Milcha Sanchez-Scott’s Roosters is a complex play full of both realistic and fantastic imagery. Much of this complexity is due to the fact that there are so many overlapping themes in the story. The author includes cleverly concealed musings on family, relationships, Hispanic culture, religion, spirit, poverty, stereotypes, linguistic barriers, and more all within this meager, fifty-page play. One of these themes, family, is especially prevalent throughout the book. Although the leading family in the play knows dysfunction, mistrust, disrespect, and even violence, the author continuingly fills the text with suggestions of the importance of family. So despite all the problems this specific family is having, Sanchez-Scott never fails to show how much positive impact those same people can have on each other’s lives. To find the author’s apparent views on this topic, Act One must be first examined including an analysis of the interactions between the individual family members and the discovery of any segments within the text revealing Sanchez-Scott’s opinions on the roles of a family. Secondly, Act Two must be analyzed in a similar fashion. Finally, conclusions can then be drawn relating the author and her play in regards to the significance of family in her own mind.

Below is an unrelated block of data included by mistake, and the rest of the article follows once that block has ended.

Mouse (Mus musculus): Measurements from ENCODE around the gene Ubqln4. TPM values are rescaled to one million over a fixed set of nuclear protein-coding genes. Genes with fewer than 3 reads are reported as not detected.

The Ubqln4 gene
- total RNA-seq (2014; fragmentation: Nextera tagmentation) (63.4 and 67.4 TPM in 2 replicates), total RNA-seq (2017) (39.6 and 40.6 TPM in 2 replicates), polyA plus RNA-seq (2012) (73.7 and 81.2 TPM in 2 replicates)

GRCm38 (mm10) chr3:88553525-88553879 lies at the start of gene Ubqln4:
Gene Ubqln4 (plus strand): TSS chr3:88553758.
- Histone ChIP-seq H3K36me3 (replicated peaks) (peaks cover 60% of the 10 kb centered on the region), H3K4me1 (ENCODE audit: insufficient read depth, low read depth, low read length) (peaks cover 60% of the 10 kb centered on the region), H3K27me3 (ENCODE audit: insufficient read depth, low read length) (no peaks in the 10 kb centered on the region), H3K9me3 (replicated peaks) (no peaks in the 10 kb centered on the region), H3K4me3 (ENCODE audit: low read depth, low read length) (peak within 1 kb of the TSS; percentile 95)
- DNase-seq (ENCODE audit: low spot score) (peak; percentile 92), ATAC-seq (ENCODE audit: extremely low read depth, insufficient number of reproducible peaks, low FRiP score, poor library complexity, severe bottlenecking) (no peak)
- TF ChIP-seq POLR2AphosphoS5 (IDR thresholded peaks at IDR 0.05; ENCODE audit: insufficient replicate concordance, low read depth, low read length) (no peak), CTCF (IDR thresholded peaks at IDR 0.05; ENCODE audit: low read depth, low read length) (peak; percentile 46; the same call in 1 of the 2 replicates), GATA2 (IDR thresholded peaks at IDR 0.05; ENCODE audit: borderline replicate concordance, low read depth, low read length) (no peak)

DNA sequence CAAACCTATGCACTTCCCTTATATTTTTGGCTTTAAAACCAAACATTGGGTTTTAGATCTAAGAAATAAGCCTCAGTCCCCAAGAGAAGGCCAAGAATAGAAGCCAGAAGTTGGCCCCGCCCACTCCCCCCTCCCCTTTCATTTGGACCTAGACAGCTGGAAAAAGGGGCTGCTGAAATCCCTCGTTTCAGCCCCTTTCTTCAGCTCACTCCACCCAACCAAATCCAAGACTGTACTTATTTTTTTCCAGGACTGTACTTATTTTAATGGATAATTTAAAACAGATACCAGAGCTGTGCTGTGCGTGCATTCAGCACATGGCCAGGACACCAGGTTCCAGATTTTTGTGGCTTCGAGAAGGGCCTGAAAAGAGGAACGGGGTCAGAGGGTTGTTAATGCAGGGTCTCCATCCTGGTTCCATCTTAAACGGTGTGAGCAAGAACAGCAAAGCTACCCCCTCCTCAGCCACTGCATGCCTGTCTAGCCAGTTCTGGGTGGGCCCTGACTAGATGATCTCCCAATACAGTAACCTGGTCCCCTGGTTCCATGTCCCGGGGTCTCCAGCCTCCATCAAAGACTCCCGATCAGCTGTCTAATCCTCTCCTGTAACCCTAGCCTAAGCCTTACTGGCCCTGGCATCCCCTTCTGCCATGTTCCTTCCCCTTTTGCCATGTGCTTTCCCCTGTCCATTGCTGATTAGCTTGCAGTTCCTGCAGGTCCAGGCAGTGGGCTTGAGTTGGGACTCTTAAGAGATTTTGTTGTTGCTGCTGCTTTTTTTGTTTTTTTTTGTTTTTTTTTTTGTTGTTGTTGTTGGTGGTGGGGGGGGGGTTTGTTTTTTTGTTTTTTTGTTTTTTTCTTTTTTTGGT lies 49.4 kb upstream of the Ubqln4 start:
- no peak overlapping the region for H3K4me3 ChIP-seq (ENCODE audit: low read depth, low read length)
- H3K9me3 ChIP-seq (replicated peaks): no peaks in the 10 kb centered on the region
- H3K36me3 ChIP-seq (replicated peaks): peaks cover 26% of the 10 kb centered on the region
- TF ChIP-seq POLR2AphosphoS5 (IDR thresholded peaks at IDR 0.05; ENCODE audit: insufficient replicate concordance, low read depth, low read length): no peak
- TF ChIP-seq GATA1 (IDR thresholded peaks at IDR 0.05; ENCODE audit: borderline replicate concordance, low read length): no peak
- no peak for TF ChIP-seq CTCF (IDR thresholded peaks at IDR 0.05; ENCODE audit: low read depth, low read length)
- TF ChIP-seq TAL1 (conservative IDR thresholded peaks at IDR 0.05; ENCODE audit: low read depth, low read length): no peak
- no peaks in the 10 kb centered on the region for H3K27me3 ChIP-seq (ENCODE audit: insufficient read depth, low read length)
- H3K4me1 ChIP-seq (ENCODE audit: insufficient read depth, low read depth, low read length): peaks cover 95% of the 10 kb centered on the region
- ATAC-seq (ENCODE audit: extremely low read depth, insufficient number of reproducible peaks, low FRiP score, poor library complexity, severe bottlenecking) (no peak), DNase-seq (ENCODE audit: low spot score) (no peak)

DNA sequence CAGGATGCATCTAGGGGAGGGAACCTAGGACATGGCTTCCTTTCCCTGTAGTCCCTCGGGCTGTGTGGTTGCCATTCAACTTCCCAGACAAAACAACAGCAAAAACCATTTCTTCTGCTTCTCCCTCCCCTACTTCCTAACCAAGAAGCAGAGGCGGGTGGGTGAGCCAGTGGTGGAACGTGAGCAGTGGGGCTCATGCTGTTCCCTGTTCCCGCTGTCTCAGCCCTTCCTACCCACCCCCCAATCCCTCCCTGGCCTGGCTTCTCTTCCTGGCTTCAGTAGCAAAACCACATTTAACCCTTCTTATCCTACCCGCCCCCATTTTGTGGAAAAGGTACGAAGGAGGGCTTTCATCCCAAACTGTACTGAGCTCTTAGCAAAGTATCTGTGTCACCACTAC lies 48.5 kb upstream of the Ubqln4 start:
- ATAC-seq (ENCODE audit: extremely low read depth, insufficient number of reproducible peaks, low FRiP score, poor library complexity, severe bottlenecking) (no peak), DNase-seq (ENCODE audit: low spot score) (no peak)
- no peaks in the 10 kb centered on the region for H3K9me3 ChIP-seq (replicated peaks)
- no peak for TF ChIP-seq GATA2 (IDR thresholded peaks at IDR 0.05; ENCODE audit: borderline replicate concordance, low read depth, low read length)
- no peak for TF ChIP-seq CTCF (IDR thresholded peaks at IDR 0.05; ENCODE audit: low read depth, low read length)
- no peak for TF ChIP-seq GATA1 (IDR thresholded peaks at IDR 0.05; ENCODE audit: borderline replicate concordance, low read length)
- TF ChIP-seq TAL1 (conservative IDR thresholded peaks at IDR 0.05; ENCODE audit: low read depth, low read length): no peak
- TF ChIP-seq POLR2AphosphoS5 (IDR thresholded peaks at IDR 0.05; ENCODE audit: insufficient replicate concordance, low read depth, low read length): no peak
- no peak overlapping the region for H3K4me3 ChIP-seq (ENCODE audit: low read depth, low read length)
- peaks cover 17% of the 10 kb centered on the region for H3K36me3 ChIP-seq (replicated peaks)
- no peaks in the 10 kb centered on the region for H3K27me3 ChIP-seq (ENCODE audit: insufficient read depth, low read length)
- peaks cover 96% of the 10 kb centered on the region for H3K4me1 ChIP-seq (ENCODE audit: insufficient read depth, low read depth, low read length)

Act One primarily consists of exposition to the story, but there are some interesting plot points and quotes scattered about that hint at the theme of family. On page 9, Hector reminisces about his grandfather. He says, “But you are my inheritance … Abuelo’s gift to me … to get me out. Oh, Abuelo, Grandfather … you should have left me your courage, your sweet pacific strength.” Here the author comments on the importance of inheritance, which takes both the material form of the rooster and the biological form of his heredity. Even though Hector proves to be troubled later in the story. he recognizes this importance here. Chata echoes this sentiment when she reminisces about her grandmother and the things her grandmother taught her on page 11.
Gallo’s paternal influence on the family is touched on on page 10 with Juana saying how she wants “him to feel good, be proud of us.” This is expounded on on page 17 when Juana comments that Gallo “is with us all the time, he got his eye on us, he knows everything we’re doing.” She continues on with how she converses with Gallo frequently through letters. She concludes these thoughts about Gallo on page 18 with how “you kids gotta be nice and clean, your papa don’t like dirty people.” Even though Gallo has been in prison for seven years, he still maintains a very strong link with Juana, which she reflects to the children. Through these multiple references, Sanchez-Scott has shown how powerful a father’s role can be in a family, regardless of the hardships endured or even the character of the father.